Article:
Tuesday, November 17, 2015

Checking in on Migrating Golden Eagles

If you follow our blog, you know that we love posting the annual fall progress of some golden eagles with satellite transmitters.  We thank Audubon Minnesota, one of the partners in this project, for providing maps. 

Here is an early November update:
·        Jack (Eagle #53 whose track is orange on the map) came through MN (and close to Hawk Ridge where he was captured on 12 Nov 2012) during the last week of October this year. He is currently in northeastern Illinois.
Jack's travels in orange.

Jack, Eagle #53
·        Ripley (yellow track) is the newest bird (captured this past March at Camp Ripley). She is still slowly heading south & currently in northeastern Saskatchewan.  
Ripley's travels in yellow.

·        Jeannette (Eagle #45 green track) is the bird we have been tracking the longest  (she was trapped in Waupaca County, Wisconsin in the winter of 2012-13) in this cohort and she is currently making her way to the north shore of Lake Superior. She has gone around the lake taking both the easterly and westerly routes in years past, it will be interesting to see her decision this season. She typically winters near Waupaca WI and could be there within the week depending upon how she crosses and the weather.
Jeannette's travels in green
Jeanette, Eagle #45
Audubon Minnesota, the National Eagle Center, the Minnesota Department of Natural Resources Nongame Program, and the Wisconsin Department of Natural Resources - Endangered Resources Program are involved in a project to increase our understanding of the biology and management needs of golden eagles wintering along the Mississippi River.  A winter population of golden eagles along the Upper Mississippi River raises new and important management questions and challenges. Learning the breeding origin (or origins) of these birds is of high importance. The breeding population in northern Ontario is thought to be small and thus vulnerable. If there are birds are moving from western breeding areas they could be severely impacted by wind generator projects proposed for the Great Plains and western Minnesota.

You can read more about the project here.

Friday, November 13, 2015

Thank you from The Raptor Center

The Raptor Center is overwhelmed with gratitude for your support.  Yesterday, because of your generosity, $70,000 was raised for The Raptor Center.  Because of our $52,000 challenge match, that makes a total of $122,000 for Give to the Max Day.  Some gifts were given to TRC directly, so the GiveMN site does not reflect them, but they did count towards the match.

With these funds, you provide the support needed for TRC to give sick and injured raptors a second chance at life.   With your gifts, you help TRC provide opportunities for all ages to engage nose-to-beak with our education ambassador raptors.  With your support, TRC can teach the next generation of wildlife health professionals, and teach stewardship of the environment to its future caretakers  - our children.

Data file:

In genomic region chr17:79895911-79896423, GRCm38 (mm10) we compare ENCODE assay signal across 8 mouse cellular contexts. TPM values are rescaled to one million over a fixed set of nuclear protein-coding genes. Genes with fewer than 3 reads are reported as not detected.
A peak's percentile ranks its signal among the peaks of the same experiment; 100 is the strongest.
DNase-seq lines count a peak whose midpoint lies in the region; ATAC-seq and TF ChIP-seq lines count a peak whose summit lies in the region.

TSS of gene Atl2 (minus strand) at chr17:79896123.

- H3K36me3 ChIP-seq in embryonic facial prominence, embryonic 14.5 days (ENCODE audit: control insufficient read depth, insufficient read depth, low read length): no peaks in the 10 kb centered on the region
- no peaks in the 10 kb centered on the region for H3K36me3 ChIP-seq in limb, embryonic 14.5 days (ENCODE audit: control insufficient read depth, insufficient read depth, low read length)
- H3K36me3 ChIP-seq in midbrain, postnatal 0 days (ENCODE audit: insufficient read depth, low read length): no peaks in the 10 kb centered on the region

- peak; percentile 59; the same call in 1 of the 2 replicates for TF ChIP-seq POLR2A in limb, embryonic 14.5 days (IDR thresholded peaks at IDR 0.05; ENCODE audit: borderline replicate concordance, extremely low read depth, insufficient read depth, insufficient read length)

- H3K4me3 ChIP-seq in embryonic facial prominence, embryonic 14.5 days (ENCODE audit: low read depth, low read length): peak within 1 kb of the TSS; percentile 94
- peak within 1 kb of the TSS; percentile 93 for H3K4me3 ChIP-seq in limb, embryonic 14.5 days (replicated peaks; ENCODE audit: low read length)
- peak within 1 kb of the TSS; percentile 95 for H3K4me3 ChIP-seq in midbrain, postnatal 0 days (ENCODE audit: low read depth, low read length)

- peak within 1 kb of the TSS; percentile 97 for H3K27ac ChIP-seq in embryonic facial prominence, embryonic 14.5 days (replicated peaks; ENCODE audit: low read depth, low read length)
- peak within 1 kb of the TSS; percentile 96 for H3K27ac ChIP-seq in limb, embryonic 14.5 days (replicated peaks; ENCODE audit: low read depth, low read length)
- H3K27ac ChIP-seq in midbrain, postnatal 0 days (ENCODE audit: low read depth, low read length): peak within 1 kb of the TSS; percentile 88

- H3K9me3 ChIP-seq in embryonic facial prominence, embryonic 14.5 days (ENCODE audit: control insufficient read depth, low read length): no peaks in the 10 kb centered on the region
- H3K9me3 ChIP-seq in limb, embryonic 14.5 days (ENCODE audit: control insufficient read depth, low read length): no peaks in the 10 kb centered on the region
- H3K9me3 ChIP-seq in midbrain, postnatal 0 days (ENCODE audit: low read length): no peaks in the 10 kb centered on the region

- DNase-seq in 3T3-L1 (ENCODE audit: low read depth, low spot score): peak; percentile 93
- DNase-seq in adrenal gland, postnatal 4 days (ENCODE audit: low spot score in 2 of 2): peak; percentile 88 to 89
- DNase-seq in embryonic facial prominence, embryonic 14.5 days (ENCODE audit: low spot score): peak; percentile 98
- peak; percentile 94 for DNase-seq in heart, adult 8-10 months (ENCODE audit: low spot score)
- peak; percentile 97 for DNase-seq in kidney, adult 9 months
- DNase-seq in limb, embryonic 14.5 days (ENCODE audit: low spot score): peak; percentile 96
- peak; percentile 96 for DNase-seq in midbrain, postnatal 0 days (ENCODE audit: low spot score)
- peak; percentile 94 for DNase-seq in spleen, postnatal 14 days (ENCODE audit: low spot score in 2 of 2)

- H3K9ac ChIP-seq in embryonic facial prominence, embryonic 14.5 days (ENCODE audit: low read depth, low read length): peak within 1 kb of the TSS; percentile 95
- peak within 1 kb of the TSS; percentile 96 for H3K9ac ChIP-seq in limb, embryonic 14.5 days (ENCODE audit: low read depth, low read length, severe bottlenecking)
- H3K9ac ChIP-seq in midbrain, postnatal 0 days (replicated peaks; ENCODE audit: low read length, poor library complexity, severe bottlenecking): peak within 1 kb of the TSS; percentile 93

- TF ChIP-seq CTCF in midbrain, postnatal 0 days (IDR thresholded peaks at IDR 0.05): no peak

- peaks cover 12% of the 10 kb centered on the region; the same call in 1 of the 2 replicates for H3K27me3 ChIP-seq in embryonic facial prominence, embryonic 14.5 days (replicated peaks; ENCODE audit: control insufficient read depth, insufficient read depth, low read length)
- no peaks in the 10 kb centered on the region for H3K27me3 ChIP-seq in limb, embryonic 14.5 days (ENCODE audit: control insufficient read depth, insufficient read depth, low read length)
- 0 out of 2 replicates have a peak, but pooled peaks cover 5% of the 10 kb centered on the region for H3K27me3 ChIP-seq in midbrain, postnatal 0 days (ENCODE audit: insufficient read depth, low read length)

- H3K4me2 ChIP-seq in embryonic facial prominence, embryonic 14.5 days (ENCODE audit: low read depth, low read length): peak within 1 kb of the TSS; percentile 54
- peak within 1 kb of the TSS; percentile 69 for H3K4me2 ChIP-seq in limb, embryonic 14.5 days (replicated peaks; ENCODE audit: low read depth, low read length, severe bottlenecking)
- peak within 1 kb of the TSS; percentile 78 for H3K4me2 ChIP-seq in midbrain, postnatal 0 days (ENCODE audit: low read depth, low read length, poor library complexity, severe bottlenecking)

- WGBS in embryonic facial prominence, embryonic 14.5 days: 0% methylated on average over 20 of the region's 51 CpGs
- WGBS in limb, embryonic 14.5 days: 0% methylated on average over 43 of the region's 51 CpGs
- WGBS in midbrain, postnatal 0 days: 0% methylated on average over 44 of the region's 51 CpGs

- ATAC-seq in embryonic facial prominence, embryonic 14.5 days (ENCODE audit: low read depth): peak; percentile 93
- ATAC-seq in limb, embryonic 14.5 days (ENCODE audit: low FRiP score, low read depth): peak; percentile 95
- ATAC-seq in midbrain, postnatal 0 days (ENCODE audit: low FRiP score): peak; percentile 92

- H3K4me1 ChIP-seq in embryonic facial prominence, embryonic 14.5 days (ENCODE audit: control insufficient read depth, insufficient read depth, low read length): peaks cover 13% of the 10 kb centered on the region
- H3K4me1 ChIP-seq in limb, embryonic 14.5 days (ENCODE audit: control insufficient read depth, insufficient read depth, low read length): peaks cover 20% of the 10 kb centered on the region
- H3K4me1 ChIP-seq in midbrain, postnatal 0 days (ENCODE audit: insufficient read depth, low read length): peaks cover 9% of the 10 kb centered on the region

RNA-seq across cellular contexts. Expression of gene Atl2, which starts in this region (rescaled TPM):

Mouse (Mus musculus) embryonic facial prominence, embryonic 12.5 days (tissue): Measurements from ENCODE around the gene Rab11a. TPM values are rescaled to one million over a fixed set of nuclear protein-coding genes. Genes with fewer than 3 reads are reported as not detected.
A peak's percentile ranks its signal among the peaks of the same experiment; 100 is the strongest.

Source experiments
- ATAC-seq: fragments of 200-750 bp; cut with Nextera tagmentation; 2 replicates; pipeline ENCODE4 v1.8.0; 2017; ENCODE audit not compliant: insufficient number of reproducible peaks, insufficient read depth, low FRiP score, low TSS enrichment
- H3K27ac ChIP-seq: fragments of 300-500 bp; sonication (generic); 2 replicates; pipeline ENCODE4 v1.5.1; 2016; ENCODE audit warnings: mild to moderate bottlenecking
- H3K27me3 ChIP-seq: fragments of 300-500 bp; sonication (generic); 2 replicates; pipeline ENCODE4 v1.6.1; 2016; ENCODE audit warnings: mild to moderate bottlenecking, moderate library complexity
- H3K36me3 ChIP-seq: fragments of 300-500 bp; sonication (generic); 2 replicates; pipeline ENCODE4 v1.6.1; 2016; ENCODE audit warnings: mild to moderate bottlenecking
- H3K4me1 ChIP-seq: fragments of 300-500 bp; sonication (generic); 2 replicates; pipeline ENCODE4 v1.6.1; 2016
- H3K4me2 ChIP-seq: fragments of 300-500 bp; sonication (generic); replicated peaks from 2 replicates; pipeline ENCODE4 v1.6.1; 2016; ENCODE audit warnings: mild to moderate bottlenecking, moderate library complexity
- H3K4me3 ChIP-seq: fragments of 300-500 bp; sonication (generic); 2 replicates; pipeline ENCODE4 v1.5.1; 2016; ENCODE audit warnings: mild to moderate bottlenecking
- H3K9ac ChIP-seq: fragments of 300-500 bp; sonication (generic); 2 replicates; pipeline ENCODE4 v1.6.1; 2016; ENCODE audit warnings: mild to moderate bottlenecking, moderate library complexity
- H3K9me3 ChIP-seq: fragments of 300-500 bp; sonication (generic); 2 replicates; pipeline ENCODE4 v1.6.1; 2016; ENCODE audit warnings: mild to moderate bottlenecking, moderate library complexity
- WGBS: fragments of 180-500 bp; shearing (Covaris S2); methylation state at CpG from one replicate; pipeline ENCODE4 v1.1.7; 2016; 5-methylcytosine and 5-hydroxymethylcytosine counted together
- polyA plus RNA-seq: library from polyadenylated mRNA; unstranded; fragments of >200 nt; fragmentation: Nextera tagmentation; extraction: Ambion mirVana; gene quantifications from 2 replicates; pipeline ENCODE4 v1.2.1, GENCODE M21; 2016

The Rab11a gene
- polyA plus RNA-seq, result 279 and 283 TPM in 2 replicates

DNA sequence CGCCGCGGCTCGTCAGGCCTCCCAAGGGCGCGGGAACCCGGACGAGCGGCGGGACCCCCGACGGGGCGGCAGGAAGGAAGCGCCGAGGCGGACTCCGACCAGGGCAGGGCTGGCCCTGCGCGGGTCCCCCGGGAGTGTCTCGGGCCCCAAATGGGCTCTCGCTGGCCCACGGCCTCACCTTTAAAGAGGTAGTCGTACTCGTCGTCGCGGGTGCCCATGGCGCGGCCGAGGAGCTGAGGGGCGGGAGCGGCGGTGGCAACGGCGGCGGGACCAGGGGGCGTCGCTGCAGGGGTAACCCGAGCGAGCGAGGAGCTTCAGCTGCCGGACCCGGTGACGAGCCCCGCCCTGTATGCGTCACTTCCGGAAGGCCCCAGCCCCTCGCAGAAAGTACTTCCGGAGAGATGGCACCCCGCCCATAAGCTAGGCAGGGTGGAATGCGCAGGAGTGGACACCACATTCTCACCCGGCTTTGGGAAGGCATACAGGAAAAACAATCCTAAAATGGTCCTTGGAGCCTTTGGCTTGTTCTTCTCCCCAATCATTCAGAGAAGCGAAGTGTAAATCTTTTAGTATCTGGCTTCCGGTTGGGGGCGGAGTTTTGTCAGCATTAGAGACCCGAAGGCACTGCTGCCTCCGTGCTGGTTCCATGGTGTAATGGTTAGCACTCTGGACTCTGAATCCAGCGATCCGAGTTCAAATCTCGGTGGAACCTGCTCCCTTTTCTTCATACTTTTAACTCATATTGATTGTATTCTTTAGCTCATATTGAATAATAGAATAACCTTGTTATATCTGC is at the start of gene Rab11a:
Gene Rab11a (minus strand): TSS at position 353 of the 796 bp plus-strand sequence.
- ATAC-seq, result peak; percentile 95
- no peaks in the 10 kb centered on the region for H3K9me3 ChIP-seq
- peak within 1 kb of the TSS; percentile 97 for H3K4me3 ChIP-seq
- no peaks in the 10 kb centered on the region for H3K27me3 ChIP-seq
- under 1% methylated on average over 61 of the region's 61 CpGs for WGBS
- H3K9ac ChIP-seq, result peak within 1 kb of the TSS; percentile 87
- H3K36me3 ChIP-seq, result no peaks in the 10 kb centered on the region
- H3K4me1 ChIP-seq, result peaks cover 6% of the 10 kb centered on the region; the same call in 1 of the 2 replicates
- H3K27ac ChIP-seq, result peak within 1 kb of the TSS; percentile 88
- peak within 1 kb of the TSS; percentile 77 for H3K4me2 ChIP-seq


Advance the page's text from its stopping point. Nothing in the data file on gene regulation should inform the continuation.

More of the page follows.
We also acknowledge your support throughout the year, sharing your time, gifts and the stories we are able to create each day of making a difference. 

Your voice was heard that you value raptors and the role they play in connecting our worlds together.  We are thankful to stand together with you in helping make the world a healthy place for all of us, and keeping raptors in the skies where they belong. 

Here is a thank you video from our volunteers and staff (feathered and non.)

Tuesday, November 10, 2015

Eagle Scout Project for The Raptor Center

Bjorn and the crates!
The Raptor Center was recently the recipient of an Eagle Scout’s final project, which is the culmination of leadership training and a project for the benefit of a member of the Scout’s community.  Bjorn E. organized several friends into making eleven new crates for our smaller education birds.  He worked with Gail Buhl, our education program manager, and David S., TRC carpentry volunteer, on the patterns and logistics, and he and his family donated much of the hardware used.  Each crate has a perch that is so there is room for either long (falcons) or short (owls) tails.

These easily washable crates will be used not only for travel to offsite education programs (with a flexible handle/strap), but also in the birds’ enclosures onsite.  The birds can be safely tucked in the crates while cleaning is done in their housing (note the ring at the top of the crates, so it can be hung), and the crates will further be used for ongoing training for the birds. 

Violet the American kestrel on the perch
inside one of the crates.